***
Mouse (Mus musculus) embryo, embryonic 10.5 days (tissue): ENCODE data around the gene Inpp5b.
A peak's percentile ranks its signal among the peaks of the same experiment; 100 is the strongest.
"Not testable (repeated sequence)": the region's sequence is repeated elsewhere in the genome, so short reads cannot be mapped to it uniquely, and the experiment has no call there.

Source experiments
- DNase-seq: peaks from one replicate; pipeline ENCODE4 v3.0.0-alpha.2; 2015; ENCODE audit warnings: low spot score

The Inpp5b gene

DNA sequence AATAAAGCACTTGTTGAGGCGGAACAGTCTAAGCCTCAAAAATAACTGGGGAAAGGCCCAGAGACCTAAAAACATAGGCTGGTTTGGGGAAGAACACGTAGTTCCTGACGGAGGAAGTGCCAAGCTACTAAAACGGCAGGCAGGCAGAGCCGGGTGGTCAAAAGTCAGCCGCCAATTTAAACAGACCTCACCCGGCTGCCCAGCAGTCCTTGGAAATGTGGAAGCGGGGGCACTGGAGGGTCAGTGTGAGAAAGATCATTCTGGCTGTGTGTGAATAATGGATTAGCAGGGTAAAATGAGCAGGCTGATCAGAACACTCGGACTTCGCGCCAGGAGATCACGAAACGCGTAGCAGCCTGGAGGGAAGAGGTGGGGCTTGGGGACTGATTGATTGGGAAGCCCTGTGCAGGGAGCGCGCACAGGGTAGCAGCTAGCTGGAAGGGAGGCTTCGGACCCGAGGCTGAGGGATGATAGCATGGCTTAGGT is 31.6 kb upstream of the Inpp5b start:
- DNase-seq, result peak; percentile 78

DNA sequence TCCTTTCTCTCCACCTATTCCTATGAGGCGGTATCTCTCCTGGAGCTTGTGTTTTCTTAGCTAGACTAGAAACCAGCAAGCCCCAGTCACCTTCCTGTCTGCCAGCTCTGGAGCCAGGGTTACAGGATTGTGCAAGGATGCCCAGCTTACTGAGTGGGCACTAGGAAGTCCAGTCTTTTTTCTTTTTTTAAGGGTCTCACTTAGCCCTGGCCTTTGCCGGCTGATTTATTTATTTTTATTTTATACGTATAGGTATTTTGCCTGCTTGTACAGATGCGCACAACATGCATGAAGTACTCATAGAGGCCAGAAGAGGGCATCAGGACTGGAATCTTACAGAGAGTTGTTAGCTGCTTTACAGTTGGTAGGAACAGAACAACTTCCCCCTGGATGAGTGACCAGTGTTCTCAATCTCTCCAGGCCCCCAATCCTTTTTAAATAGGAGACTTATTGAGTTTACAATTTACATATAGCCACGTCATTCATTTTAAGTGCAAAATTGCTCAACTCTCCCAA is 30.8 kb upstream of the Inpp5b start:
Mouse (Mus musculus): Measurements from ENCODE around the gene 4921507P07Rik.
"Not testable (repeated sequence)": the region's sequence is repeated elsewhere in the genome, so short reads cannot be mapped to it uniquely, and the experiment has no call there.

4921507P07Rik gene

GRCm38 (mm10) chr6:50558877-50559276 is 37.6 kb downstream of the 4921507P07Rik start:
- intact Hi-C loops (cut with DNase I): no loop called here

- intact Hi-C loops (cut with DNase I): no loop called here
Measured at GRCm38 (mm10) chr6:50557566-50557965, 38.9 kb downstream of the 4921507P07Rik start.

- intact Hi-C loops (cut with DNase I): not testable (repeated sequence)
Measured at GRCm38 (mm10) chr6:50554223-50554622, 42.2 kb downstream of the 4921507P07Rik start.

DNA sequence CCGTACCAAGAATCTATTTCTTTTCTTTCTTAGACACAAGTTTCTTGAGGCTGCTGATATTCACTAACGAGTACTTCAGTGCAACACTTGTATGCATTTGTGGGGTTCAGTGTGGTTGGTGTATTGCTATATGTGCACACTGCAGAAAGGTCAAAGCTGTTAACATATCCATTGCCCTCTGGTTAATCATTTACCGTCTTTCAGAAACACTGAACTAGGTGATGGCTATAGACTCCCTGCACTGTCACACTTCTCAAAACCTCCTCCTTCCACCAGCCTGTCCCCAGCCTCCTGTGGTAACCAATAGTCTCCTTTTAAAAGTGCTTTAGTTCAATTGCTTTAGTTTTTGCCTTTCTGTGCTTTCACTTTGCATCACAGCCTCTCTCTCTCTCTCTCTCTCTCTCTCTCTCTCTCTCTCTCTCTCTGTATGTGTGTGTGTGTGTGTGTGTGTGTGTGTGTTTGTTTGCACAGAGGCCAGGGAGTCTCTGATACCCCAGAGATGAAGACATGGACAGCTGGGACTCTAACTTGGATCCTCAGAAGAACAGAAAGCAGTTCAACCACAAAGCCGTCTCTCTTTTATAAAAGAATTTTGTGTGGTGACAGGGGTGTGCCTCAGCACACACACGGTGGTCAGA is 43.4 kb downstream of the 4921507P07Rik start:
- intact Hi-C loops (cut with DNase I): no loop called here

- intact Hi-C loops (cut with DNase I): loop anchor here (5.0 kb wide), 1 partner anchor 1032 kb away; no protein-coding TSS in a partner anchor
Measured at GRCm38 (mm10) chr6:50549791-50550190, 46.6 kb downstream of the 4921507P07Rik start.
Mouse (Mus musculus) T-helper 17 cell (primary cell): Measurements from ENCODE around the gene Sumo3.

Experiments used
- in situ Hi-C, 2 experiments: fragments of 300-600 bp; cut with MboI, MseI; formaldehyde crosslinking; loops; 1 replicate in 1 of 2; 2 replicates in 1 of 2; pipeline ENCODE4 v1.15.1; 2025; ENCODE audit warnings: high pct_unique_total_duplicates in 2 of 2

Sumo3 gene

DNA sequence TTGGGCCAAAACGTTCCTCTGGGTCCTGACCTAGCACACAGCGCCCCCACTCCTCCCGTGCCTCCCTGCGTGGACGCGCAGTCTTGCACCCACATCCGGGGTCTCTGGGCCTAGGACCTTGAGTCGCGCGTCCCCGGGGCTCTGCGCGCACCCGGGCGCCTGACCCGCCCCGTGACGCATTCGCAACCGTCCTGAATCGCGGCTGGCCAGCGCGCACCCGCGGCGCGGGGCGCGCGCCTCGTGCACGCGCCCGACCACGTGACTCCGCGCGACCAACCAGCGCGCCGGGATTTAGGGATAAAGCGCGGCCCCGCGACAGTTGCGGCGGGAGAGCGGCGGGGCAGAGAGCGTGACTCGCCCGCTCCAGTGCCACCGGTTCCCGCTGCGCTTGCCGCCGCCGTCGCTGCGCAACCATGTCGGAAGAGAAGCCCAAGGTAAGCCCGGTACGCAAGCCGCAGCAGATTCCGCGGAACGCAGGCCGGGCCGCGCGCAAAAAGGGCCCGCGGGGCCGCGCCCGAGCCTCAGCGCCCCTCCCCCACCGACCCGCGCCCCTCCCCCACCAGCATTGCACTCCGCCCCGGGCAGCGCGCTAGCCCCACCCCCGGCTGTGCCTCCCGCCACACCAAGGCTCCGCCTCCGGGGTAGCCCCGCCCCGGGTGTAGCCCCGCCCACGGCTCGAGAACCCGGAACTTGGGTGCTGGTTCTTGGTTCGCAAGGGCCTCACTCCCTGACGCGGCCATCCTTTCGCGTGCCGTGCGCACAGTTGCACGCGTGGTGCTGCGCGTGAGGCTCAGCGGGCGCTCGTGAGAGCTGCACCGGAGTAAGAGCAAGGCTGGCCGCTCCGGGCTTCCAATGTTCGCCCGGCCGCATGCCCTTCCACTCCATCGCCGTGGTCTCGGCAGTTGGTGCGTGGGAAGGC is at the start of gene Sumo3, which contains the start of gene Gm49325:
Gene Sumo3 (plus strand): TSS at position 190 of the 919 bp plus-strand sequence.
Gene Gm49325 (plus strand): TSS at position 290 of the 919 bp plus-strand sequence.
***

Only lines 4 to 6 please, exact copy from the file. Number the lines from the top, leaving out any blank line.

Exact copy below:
Source experiments
- DNase-seq: peaks from one replicate; pipeline ENCODE4 v3.0.0-alpha.2; 2015; ENCODE audit warnings: low spot score

The Inpp5b gene